Both public health and population health value the well-being of a community equally. Each examines health trends and causes, and suggests approaches to promoting health. Where they differ is in the way that each addresses and studies the health of a population.
What is Population Health?
Population health focuses on the health outcomes of the entire population, or a sub-population, looking at “societal structures, attitudes and behaviours which influence health”[*], and seeking ways to improve health and reduce health inequities between population groups.
Building on traditions of public health and health promotion, the population health approach looks at a broad range of social determinants of health (such as social, economic and physical environments, personal health practices, individual capacity and coping skills, human biology, early childhood development, culture, gender and health services), and addresses those determinants to improve health.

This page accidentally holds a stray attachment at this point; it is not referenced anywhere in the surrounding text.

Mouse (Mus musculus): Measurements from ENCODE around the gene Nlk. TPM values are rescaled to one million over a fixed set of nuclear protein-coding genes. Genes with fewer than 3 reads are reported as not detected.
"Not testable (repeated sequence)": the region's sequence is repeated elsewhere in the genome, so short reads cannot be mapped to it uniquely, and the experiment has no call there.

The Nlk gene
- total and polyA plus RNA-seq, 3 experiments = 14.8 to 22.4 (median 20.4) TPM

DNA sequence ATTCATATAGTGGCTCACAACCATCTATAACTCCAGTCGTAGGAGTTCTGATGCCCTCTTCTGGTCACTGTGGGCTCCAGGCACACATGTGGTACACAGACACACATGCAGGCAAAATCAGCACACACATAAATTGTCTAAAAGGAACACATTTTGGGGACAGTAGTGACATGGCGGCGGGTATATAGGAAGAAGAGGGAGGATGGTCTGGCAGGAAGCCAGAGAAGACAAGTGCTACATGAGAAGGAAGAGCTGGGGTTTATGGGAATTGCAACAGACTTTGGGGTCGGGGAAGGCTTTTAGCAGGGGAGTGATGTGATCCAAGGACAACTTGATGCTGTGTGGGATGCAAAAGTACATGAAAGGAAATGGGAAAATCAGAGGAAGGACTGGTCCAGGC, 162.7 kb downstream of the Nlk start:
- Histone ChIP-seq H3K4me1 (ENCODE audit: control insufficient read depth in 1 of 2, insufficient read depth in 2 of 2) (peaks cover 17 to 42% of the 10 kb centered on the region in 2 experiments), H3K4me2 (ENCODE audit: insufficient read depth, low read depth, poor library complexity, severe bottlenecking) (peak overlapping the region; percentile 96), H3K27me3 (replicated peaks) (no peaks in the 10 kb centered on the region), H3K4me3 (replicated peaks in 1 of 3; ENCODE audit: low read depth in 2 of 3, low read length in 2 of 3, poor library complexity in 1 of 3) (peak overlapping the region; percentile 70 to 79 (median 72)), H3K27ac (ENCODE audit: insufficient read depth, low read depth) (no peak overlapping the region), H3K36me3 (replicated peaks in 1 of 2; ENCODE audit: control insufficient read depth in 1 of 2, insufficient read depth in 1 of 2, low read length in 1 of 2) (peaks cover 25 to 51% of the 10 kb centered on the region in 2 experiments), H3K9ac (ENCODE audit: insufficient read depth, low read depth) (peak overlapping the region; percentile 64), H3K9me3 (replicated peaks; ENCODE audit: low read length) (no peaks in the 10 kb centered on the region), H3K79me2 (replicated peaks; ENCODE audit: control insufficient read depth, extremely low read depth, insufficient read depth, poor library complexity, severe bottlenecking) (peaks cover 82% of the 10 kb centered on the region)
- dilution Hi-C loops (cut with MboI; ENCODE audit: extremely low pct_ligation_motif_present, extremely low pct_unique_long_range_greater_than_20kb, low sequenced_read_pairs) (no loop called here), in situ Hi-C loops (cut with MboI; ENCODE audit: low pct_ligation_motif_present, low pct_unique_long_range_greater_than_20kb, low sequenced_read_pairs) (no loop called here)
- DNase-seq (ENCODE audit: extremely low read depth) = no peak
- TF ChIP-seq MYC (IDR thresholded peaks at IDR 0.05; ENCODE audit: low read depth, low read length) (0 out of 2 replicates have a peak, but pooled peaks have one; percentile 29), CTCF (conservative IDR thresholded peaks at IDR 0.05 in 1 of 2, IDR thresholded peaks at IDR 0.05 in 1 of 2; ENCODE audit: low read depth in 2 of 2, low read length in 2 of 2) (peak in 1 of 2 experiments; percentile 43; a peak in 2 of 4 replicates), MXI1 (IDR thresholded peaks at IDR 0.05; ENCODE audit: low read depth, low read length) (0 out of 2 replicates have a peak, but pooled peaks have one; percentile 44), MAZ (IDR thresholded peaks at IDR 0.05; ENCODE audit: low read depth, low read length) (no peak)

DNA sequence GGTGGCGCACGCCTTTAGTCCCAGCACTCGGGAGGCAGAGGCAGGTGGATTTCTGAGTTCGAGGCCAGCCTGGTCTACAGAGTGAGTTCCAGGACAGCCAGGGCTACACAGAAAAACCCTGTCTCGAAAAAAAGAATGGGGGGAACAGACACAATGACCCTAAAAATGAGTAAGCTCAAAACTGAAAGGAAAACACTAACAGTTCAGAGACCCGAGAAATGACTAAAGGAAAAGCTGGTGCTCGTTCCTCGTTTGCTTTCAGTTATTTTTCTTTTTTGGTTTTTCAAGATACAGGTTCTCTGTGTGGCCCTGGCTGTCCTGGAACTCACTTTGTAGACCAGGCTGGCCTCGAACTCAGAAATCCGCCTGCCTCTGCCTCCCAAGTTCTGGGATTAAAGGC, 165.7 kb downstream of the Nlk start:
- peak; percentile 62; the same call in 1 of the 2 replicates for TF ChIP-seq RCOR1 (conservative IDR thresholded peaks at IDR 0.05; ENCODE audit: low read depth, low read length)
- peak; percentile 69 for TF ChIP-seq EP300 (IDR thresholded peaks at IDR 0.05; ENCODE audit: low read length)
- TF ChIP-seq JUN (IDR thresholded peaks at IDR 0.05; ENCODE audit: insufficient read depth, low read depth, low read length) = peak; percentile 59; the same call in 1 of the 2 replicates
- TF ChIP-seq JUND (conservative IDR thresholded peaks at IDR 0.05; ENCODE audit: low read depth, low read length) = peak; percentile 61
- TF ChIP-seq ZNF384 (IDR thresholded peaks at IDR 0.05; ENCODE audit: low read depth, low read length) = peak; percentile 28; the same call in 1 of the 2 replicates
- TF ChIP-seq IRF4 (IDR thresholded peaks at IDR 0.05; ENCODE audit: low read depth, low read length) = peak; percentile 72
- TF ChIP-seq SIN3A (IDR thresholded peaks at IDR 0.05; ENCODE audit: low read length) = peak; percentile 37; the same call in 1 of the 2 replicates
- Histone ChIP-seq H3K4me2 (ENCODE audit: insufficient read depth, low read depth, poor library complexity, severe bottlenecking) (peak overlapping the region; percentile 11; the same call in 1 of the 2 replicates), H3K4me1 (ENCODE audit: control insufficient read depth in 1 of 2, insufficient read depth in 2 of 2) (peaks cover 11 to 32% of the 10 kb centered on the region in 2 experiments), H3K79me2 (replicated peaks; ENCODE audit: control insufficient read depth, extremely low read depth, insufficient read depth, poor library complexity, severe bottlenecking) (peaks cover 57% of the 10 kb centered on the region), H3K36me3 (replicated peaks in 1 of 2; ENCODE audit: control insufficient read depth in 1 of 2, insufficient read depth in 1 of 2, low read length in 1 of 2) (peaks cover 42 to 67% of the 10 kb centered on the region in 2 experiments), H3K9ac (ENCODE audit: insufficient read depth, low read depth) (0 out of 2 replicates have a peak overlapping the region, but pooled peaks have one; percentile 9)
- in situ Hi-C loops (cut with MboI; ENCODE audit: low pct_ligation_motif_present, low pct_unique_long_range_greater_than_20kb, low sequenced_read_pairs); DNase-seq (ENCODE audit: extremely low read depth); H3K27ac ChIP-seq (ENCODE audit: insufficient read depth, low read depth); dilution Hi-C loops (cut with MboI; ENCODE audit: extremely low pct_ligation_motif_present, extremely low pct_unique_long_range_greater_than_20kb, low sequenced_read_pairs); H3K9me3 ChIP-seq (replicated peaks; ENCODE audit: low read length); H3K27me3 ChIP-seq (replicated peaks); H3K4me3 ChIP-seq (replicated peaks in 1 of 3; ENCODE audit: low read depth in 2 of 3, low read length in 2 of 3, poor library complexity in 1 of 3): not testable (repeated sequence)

Population health is, then, broadly defined as “the capacity of people to adapt to, respond to, or control life’s challenges and changes.”[*]
What is Public Health?
Public health is primarily concerned with the health of a community as a whole, rather than individuals. While doctors and clinicians treat diseases one patient at a time, public health practitioners focus on disease and injury prevention. They identify causes of health issues and work to find solutions that can benefit the wider community.
In the past century and a half, there have been many achievements in public health. From John Snow famously removing a pump handle and stopping the spread of cholera in London, to immunization programs that have nearly eradicated polio, smallpox and diphtheria, to the reduction and removal of asbestos and other carcinogens from homes and workplaces, public health practitioners have focused on improving the quality of life for people locally and around the world.
Public Health has a strong history at UBC. Our first president, Frank Fairchild Wesbrook, was a public health doctor and bacteriologist, whose research work focused on diphtheria, as well as water chlorination. A forerunner of Frederick Banting, he also undertook research on diabetes, as it related to the pancreas.